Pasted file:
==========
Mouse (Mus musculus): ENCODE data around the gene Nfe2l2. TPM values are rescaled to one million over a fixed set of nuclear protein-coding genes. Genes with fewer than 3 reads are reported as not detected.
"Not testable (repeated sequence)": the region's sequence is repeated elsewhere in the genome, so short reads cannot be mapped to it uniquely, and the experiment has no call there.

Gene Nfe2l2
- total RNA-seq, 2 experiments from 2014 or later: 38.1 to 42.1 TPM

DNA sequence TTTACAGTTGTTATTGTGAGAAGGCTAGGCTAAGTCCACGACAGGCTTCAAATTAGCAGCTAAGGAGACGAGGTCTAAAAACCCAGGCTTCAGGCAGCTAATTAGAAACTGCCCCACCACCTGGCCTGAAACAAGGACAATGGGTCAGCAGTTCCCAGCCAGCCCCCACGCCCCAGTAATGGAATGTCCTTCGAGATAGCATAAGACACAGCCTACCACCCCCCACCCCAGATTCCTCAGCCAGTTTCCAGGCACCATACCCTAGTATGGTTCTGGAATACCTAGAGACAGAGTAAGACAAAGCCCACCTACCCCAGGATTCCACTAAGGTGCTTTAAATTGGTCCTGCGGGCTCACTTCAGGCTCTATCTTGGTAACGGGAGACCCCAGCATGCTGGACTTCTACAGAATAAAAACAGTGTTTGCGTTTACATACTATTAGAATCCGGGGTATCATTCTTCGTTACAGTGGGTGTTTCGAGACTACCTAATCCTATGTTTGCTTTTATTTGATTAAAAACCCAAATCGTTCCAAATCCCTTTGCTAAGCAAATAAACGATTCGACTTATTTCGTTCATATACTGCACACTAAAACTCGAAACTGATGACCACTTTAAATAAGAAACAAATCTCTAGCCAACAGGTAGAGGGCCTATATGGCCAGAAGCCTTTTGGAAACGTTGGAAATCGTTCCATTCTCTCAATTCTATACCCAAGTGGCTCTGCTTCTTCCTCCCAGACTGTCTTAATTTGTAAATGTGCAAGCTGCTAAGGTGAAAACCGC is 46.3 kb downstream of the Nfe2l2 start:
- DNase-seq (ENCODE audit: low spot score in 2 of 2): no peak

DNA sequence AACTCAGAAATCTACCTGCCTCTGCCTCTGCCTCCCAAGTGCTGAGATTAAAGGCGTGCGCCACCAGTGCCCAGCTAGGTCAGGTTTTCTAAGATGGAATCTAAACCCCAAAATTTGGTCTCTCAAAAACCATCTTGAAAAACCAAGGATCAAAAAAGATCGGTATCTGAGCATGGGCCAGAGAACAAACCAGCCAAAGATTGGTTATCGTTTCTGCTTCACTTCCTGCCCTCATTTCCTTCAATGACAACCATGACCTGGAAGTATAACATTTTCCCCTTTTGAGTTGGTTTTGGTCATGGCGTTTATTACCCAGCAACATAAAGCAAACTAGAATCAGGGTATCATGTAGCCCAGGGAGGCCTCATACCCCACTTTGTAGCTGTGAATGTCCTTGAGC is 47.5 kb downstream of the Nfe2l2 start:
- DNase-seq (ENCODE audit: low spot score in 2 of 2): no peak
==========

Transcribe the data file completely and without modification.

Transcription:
Mouse (Mus musculus): ENCODE data around the gene Nfe2l2. TPM values are rescaled to one million over a fixed set of nuclear protein-coding genes. Genes with fewer than 3 reads are reported as not detected.
"Not testable (repeated sequence)": the region's sequence is repeated elsewhere in the genome, so short reads cannot be mapped to it uniquely, and the experiment has no call there.

Gene Nfe2l2
- total RNA-seq, 2 experiments from 2014 or later: 38.1 to 42.1 TPM

DNA sequence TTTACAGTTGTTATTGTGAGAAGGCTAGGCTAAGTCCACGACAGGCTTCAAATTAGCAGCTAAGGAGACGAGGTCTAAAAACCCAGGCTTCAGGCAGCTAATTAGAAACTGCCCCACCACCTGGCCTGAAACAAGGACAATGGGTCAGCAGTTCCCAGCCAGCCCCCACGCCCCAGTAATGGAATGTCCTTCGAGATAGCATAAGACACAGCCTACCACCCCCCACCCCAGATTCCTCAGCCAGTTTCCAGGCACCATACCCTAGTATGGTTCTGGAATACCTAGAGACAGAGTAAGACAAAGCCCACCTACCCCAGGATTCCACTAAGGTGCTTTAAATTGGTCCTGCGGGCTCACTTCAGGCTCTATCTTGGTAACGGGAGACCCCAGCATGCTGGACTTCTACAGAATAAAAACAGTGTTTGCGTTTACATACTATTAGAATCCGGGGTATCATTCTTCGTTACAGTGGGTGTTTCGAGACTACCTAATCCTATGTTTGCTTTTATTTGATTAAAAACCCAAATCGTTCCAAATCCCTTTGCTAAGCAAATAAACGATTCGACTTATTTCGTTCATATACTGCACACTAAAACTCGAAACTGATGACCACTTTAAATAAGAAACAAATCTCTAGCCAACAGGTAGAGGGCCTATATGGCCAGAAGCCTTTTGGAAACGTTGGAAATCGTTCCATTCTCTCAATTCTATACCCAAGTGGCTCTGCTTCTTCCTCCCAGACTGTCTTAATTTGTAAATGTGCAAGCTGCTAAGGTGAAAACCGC is 46.3 kb downstream of the Nfe2l2 start:
- DNase-seq (ENCODE audit: low spot score in 2 of 2): no peak

DNA sequence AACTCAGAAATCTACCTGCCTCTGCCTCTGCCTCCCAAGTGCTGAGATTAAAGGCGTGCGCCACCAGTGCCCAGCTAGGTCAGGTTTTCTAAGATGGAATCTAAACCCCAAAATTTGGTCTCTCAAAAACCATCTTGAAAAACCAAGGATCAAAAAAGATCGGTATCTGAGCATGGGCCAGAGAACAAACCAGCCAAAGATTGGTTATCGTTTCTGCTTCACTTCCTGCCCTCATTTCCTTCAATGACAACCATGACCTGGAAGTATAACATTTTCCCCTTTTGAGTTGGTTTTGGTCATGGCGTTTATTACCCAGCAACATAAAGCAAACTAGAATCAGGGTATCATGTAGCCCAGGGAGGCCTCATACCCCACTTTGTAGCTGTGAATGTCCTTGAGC is 47.5 kb downstream of the Nfe2l2 start:
- DNase-seq (ENCODE audit: low spot score in 2 of 2): no peak